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The US economy added 353,000 jobs in January, almost twice as many as forecast, in “astonishing” numbers that led investors to scale back their expectations of a rate cut in March.
Economists had expected jobs to gain 180,000 last month, according to an LSEG survey.
Tom Simons, US economist at Jefferies, described the figures as “stunning figures” that left him “almost speechless”.
Analysts said the numbers lend greater weight to the Federal Reserve’s insistence that it may be too early to cut interest rates, despite Republican presidential candidate Donald Trump’s attacks on Fed Chairman Jay Powell, analysts said.
After the data was released, futures traders reduced their bets that the Fed would cut interest rates in March. Expectations of a cut fell to about 20 percent, compared to 37 percent before the report.
“Unless there is an exogenous shock, this rules out the possibility of a rate cut in March,” Simons said of the labor market data. “A cut in March would be unthinkable.”
Traders also reduced their bets on a rate cut in May and estimated the probability at around 88 percent. Before the report, a cut in May was fully priced in.
Stephen Stanley, chief U.S. economist at Santander, said that while January’s 353,000 jobs figure was “seasonally exaggerated,” the data was “strong across the board.”
Treasury yields jumped as markets moved away from expectations of imminent interest rate cuts.
The two-year Treasury yield, which moves with interest rate expectations, built on earlier gains and rose 0.20 percentage points to 4.40 percent intraday.
Powell earlier this week tried to cool speculation about a rate cut in March, warning that this was not the central bank’s “base case scenario.”
“Powell killed a March cut. The number of jobs has killed it,” said Robert Tipp, chief investment strategist at PGIM Fixed Income.
Trump highlighted the politically explosive decision facing the Federal Reserve and accused Powell of trying to cut interest rates to boost President Joe Biden’s election chances.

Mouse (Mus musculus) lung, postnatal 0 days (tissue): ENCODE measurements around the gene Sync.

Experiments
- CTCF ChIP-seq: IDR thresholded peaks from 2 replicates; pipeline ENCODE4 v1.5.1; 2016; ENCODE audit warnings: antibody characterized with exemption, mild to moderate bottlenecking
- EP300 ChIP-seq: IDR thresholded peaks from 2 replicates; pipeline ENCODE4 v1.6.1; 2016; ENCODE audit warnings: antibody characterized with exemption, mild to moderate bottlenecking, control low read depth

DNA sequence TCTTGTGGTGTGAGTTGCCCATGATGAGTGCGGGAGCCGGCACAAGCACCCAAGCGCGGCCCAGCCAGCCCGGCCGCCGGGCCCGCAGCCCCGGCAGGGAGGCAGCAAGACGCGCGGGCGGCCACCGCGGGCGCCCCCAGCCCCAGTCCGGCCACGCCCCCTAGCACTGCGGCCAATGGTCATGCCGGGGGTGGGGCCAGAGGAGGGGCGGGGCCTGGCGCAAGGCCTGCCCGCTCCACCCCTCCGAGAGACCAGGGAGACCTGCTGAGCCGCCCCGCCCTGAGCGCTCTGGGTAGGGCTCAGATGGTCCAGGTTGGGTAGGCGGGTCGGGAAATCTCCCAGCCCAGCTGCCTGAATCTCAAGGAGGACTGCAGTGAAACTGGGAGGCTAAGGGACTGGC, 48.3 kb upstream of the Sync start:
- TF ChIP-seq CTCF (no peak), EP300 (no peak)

“I think he will probably do something to help the Democrats,” the Republican front-runner said, adding that he would not renominate the Fed chair.
The S&P 500 rose 0.9 percent on Friday as a rise in technology stocks helped the market weather changing interest rate expectations.
Meta shares rose 20 percent after the tech giant’s fourth-quarter revenue and outlook beat forecasts and unexpectedly declared its first quarterly dividend. Amazon rose 7.7 percent.
The Bureau of Labor Statistics’ jobs report on Friday also showed that the average hourly wage of U.S. workers rose 0.6 percent to $34.55 – up 4.5 percent over the past 12 months.
Revised numbers in the report suggest the U.S. added 333,000 jobs in December, up from 216,000 at an initial estimate. The number for November was also increased by a more moderate 9,000 to 182,000.
Some economists suggested that January’s dramatic job gains – a phenomenon that also occurred last year – may have been exaggerated by seasonal hiring.
The seasonal adjustment method “has not kept pace with patterns in the real economy,” said Eric Winograd, senior fixed-income economist at AllianceBernstein.
So far, the Fed has been encouraged by signs of a slowdown in the labor market.
Citing this week’s Employment Cost Index numbers that suggested a slowdown in wage increases, Powell said Wednesday that the U.S. is “still a good labor market for wages and for finding work, but…” [was] to get back into balance and that’s what we want to see.”
Source : www.ft.com